Thank you for your interest in the Internet Resource Guide. My name is Dr. Camille Wortman, and I am a Professor Emeritus of Psychology at Stony Brook University in New York. My expertise is in bereavement, with an emphasis on how people are affected by the sudden, traumatic death of a loved one.
The nation is now facing an unprecedented level of loss as a result of the COVID-19 pandemic. This grief is coupled with many other powerful emotions – including feelings of guilt, anger, and sadness. In addition, Americans have had to contend with difficulties brought about by the pandemic, such as disruptions in their daily lives and insecurity about work, housing, and food. For many, the stress has been pervasive and unrelenting, and our nation is experiencing crippling rates of anxiety and depression. Demand for mental health services has increased markedly, placing an even greater strain on a mental health system that was already stretched to its limits. This has resulted in limited access to professional help, especially for those hit the hardest by the pandemic.
My team and I felt a strong call of action in response to the overwhelming mental health crisis we saw unfolding before us. We began to explore online resources that could help bereaved people manage their painful emotions, build resilience, and improve their mental health and well-being. We searched for information that would facilitate self-compassion and self-care. We also looked for personal stories of grief so that bereaved individuals would recognize that they are not alone. Our overall goal was to provide resources to empower those who are grieving. We selected the best of these resources and combined them into a comprehensive guide.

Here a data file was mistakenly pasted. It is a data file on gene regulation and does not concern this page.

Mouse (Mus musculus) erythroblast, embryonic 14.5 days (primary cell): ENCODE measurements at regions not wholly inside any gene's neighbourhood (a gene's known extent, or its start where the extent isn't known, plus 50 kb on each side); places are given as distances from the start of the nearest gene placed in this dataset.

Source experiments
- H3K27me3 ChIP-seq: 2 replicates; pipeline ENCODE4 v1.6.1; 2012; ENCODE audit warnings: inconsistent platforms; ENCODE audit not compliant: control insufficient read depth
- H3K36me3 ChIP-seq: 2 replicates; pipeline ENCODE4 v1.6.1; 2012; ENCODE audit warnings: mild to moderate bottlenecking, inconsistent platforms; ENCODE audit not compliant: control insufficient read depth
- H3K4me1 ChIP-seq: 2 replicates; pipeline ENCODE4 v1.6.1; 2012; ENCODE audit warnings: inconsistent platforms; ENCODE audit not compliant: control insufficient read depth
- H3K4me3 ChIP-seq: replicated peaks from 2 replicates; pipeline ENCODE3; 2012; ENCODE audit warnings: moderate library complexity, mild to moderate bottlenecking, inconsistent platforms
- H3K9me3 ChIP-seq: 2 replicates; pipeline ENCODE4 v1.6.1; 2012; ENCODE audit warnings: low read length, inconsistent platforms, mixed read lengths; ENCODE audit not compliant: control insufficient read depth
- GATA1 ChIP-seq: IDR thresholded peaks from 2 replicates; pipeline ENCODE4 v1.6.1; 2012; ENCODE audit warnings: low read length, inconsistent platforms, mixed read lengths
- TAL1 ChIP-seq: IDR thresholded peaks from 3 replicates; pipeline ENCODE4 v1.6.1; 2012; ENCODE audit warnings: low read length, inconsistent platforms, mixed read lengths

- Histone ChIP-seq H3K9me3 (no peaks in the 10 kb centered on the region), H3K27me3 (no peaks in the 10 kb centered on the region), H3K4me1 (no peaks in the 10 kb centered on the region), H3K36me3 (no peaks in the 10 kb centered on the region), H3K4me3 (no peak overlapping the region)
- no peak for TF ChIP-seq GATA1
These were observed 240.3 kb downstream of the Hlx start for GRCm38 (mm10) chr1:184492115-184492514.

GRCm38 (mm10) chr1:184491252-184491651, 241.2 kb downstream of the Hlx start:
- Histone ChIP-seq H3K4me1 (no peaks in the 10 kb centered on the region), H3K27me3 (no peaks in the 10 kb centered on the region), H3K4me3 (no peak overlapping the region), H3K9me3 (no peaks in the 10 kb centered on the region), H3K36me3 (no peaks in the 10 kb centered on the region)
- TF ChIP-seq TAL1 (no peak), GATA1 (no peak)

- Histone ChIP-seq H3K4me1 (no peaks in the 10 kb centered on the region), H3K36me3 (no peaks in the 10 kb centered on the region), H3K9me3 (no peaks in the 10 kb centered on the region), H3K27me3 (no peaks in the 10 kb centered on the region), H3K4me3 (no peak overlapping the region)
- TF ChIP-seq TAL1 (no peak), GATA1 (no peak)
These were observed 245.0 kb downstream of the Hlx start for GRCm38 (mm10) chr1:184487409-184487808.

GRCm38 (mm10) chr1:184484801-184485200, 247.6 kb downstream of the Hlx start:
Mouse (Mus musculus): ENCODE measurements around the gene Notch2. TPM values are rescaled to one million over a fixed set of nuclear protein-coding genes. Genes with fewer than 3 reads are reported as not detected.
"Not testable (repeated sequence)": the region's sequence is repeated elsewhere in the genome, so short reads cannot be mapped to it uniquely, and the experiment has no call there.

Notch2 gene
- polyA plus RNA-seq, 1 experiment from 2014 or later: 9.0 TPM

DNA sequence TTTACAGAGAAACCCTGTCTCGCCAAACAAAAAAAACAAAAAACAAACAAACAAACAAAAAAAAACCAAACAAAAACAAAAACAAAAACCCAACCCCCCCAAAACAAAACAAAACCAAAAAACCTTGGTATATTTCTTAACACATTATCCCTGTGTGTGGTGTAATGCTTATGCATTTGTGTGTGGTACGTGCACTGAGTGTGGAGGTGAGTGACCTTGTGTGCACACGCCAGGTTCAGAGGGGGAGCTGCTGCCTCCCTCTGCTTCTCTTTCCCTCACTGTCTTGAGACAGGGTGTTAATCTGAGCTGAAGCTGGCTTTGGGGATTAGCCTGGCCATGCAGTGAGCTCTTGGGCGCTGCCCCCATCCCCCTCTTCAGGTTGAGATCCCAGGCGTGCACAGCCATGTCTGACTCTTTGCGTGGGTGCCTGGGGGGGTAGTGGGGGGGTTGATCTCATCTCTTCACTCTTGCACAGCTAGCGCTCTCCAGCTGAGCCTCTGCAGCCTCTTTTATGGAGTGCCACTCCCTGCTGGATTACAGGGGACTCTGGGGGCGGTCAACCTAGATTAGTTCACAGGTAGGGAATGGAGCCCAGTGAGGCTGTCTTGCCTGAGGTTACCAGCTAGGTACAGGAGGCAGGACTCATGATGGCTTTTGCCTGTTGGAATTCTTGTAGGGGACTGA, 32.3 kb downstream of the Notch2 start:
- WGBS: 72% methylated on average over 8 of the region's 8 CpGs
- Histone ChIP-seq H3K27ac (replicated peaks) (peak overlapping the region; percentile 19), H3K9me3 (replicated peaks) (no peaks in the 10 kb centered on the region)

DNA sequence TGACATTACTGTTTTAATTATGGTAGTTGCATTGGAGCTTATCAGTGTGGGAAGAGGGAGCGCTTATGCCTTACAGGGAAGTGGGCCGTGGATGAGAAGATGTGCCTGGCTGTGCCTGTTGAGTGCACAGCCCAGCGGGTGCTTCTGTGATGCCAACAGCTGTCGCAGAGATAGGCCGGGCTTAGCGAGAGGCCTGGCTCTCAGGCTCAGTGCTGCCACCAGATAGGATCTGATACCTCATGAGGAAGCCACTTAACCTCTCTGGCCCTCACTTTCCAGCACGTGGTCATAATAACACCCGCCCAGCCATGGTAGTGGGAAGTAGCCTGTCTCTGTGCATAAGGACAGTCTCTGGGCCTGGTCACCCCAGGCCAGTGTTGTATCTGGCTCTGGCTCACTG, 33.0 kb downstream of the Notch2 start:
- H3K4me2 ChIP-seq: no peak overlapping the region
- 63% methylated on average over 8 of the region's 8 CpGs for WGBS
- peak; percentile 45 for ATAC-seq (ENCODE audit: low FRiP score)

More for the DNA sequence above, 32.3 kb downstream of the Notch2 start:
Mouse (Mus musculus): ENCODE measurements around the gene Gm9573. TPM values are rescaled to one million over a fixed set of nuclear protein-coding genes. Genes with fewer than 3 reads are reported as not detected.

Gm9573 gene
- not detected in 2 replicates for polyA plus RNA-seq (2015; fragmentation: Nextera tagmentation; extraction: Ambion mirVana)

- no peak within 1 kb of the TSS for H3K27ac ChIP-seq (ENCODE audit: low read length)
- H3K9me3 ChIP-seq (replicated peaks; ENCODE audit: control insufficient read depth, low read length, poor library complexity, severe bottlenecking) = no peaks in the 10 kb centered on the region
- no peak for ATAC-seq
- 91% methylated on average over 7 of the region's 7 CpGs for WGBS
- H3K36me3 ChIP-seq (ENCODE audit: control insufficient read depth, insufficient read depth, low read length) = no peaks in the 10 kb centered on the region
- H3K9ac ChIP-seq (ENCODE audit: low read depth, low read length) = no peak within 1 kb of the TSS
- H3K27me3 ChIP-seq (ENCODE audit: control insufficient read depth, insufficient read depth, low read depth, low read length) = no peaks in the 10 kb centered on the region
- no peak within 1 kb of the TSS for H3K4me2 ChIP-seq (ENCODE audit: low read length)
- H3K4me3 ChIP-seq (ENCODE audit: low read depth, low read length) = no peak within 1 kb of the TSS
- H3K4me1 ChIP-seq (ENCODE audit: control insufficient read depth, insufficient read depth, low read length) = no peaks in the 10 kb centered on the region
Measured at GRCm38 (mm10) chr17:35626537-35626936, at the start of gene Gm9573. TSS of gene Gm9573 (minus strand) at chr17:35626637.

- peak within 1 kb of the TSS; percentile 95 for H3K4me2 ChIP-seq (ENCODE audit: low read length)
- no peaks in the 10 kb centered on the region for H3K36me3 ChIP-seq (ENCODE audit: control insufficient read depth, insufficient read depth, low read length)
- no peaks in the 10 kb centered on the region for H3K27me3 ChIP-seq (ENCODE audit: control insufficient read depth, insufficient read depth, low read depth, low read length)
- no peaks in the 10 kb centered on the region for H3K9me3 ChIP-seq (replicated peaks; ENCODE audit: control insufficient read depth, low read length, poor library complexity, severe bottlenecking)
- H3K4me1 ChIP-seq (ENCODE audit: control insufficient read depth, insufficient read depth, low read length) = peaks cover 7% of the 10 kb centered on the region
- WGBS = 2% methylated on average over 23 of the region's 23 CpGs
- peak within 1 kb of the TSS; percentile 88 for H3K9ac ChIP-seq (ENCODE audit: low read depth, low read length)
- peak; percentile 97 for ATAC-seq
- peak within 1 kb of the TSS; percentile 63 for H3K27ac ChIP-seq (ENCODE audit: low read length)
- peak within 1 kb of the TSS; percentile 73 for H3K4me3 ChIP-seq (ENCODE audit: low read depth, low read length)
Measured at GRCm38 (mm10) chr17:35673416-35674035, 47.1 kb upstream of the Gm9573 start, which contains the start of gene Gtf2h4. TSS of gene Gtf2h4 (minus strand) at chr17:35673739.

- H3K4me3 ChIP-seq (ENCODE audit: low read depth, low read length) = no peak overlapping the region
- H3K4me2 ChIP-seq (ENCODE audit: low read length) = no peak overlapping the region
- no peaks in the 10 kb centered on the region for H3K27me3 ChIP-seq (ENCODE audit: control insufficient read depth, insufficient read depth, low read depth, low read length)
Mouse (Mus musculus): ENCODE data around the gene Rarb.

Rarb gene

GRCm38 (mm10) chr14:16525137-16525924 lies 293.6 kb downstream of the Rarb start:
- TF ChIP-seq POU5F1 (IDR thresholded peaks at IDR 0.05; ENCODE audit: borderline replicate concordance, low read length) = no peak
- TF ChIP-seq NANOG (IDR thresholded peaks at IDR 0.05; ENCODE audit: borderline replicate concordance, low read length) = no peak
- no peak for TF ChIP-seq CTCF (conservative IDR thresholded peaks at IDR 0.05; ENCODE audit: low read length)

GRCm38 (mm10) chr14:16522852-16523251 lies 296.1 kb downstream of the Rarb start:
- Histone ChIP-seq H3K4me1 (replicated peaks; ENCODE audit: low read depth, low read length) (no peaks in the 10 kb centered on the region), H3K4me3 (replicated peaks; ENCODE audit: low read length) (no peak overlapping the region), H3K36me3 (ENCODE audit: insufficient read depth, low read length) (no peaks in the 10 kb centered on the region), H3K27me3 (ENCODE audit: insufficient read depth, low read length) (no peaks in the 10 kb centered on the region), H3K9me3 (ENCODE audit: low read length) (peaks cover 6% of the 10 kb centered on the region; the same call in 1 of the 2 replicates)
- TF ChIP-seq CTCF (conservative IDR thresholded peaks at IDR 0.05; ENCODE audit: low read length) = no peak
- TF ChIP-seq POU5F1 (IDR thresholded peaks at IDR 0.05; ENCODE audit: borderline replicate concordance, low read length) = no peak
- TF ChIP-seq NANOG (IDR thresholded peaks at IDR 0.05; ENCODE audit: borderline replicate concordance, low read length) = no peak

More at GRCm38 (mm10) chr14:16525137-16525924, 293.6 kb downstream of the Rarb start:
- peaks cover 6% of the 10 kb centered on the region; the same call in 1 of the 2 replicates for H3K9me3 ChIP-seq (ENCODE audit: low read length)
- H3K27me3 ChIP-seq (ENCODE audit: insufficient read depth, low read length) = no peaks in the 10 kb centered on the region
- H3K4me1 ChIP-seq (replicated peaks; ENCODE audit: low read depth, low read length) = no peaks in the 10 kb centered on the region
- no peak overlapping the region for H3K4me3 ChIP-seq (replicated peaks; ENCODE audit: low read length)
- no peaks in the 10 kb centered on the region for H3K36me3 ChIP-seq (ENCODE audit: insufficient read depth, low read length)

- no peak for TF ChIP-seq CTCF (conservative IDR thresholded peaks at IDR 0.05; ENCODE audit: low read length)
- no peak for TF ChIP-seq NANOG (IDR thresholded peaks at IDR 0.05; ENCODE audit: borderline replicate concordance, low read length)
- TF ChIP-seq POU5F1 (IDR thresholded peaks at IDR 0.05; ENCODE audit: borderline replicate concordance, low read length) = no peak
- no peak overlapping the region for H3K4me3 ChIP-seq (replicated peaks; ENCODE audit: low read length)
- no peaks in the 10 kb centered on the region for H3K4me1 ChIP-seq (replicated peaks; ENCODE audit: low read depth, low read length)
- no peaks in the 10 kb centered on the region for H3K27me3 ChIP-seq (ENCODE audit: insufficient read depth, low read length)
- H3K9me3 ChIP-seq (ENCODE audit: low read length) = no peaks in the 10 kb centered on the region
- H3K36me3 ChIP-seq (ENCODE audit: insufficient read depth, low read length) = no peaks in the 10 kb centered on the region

We were heartened by the rich array of helpful resources that we discovered. Some sites provide information to assist people in processing their grief; for example, how to deal with feelings of anger or guilt. There are websites that address more specific issues, such as how to help children mourn the death of a grandparent. Other sites focus on the practical aspects of loss, such as how to cancel your loved one’s social media accounts. There is also material on how to help and comfort the bereaved, including the best and worst things to say to them. These resources are offered in a variety of formats including articles, blog posts, podcasts, support groups, videos, and webinars.
We hope that this Guide will be useful to those who are navigating the bereavement process at this time. Please help us by sharing it with others who might benefit from it. Our goal is to make the Guide available to those in a variety of settings, including mental health practitioners, physicians and nurses, funeral directors, first responders, faith communities, and community agencies.
We believe that this Guide will inspire and encourage others who are grieving. If you have such a story that you are willing to share, we welcome you to send it to us. In addition, please feel free to contact me if you have recommendations regarding new additions to the Guide as well as suggestions for how it may be improved. I may be reached at firstname.lastname@example.org. Please note that I am not able to respond to individual requests for support.